Today’s workforce wants more from leadership. American employees, especially millennials and their younger counterparts in Gen Z, both of which make up the working population under 40, are no longer accepting of the status quo in corporate America. This rapid transformation in the business climate is galvanizing new efforts for workplace and leadership reform.

And because we’re currently in a candidates’ job market, only the companies willing to make positive changes are going to be able to successfully compete for the best and the brightest. If you’re a business leader and you haven’t already made bold changes to your leadership style and approach, now is the time to take action.

Here are my best tips for one part of the puzzle – the creation of a kind and empathetic work culture. Something that has become more relevant than ever as workers seek out opportunities to support businesses providing a positive environment both socially and culturally – and as increasing disconnectedness through remote work becomes an ever-present reality. 

Steps to creating a kind and empathetic work culture: 

Hold leaders and managers accountable to a high EQ standard.

For most of our business leaders – especially those at the executive level – emotional intelligence (EQ) is either an afterthought, or a completely foreign concept. 

Too many of our nation’s most prominent and influential leaders lack the fundamental ability to tune into the emotions of others. And that’s a serious problem for companies looking to compete in a candidates’ job market. Top talent – especially the talent from our younger generations – want, need and expect to be steered by leaders who have an emotional stake in the game and an empathetic approach to workplace culture. According to a poll from PGI, more than 70% of millennials want the people they work with to feel more like a second family than simply coworkers. 

My take? EQ should be a required skill for all those who lead direct-reports or teams, and the development and maintenance of this skill should be supported by regular trainings in the same way we train for customer relations, operational efficiency, safety or profitability. We’ve evolved past the days when executives thought only about shareholders and customers – employees’ emotions and opinions matter, and they can make or break the bottom line.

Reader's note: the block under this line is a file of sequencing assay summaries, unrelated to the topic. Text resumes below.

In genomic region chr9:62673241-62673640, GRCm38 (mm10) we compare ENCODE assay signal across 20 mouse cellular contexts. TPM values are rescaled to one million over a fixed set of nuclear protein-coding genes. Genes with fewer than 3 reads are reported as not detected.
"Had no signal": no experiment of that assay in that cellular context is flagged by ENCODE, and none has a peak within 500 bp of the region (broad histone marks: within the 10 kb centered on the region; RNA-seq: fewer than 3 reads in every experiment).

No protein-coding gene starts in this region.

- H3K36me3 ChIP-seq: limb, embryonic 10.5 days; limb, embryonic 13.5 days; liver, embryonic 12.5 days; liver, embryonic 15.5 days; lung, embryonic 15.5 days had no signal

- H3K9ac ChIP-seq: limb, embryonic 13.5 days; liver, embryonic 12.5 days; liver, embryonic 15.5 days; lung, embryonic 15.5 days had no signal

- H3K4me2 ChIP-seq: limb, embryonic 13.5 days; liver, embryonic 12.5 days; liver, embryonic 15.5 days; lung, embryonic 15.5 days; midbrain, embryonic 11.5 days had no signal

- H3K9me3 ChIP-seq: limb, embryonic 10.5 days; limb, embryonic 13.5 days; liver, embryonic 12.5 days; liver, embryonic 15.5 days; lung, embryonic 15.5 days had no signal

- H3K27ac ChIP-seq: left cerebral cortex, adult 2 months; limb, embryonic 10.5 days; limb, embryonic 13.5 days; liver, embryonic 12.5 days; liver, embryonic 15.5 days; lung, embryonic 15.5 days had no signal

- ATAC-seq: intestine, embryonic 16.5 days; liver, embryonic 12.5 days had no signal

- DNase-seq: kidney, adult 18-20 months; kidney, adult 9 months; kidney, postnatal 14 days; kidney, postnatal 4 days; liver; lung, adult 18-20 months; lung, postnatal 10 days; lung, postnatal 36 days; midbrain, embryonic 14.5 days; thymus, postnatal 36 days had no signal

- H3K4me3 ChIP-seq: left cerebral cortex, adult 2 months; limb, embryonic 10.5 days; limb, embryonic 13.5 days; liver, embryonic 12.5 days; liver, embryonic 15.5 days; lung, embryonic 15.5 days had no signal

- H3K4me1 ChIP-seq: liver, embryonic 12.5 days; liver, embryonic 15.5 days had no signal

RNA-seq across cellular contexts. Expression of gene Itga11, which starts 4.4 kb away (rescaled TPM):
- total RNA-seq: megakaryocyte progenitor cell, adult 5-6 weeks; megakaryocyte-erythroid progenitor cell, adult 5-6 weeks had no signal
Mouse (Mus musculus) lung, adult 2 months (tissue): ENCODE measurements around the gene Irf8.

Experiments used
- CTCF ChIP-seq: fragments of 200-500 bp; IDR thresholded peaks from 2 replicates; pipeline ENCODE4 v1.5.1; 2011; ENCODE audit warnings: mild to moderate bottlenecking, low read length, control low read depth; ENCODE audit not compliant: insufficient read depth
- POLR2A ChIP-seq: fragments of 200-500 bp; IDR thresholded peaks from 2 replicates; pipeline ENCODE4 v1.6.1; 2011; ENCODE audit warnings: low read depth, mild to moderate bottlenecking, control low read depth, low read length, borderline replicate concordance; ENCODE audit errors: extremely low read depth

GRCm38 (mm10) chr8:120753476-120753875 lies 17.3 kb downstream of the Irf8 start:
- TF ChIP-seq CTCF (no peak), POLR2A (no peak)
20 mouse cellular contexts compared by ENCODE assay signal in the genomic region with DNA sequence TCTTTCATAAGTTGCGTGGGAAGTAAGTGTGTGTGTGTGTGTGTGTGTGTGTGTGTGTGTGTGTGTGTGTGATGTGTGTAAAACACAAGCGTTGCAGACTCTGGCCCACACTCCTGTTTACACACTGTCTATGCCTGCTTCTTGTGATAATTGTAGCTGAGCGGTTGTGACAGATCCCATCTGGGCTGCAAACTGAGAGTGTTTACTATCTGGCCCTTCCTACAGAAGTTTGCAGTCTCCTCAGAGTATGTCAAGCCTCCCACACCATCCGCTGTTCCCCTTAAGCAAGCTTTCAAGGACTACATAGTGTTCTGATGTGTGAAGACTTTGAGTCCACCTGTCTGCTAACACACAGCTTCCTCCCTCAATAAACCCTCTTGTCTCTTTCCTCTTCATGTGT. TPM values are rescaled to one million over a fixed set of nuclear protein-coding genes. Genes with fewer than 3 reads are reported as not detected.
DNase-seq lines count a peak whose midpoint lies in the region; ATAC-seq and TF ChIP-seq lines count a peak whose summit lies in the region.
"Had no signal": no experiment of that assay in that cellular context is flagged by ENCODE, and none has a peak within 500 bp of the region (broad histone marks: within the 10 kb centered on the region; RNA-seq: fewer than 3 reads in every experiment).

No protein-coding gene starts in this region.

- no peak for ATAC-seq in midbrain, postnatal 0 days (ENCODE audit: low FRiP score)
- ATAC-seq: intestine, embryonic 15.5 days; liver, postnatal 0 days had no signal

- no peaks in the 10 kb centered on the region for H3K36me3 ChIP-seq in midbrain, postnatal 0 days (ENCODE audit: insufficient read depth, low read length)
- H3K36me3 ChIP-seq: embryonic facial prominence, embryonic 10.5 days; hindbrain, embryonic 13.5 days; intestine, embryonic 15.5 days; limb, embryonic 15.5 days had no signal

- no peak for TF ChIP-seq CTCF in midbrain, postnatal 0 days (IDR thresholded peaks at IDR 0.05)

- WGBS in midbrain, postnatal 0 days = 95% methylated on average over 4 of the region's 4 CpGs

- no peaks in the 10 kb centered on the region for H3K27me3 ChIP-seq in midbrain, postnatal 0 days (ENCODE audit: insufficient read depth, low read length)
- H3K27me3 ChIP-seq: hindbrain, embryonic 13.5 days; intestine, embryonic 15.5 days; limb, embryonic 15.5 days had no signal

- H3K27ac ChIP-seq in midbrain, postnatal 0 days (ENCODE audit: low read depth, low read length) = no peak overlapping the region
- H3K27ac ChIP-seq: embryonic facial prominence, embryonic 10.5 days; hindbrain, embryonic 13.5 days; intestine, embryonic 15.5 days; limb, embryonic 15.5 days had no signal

Lead all communications with empathy and appreciation. 

Far too many all-employee emails and other forms of internal communication start off with bland corporate-speak about the latest corporate “initiatives,” or worse yet – authoritative commands about what to do and what not to do. It should come as no surprise that this kind of content doesn’t exactly “hook” employee audiences and excite them to read more. These messages are more likely to make them roll their eyes and hit the delete button.

So if the old way doesn’t work anymore, then what does? Here’s a novel concept – send the kinds of emails that employees actually want to receive. Emails and communications that begin with messages of understanding, empathy, recognition, gratitude and appreciation are much more likely to be read in full, digested and even acted upon. We don’t need data to demonstrate this fact – it’s common sense. Humans ultimately want to feel heard, seen and valued. Leading all your corporate messages with relatable and human sentiment (no matter what other topics you have to address farther into the communication) is a simple way to begin to shift your day-to-day culture in a more positive direction. 

Solicit opinions and ideas from employees – then act on them. 

Just as important as building on the EQ of your executive bench and communicating with empathy is to ensure you’re authentically and routinely soliciting employee feedback. And I don’t just mean hitting send on the annual employee survey. 

Companies with truly thriving cultures are collaborating and conversing with their employees on a regular basis – brainstorming, gathering their ideas and comments, working together to improve and listening to everything employees have to say, even when the message is hard to hear. 

Qualitative feedback, open collaboration and accountability are absolutely pivotal to building trust, respect, credibility and reputation internally. And I’d argue that internal trust and reputation are always prerequisites for a kind and empathetic culture. You simply can’t have one without the other.  Here’s the bottom line – I don’t think I’m overstating the situation when I say that tomorrow belongs to those who lead with kindness, gratitude and empathy. In our rapidly shifting business landscape, I fully expect that those leaders – and only those leaders – will have a chance at courting and keeping both employees and customers.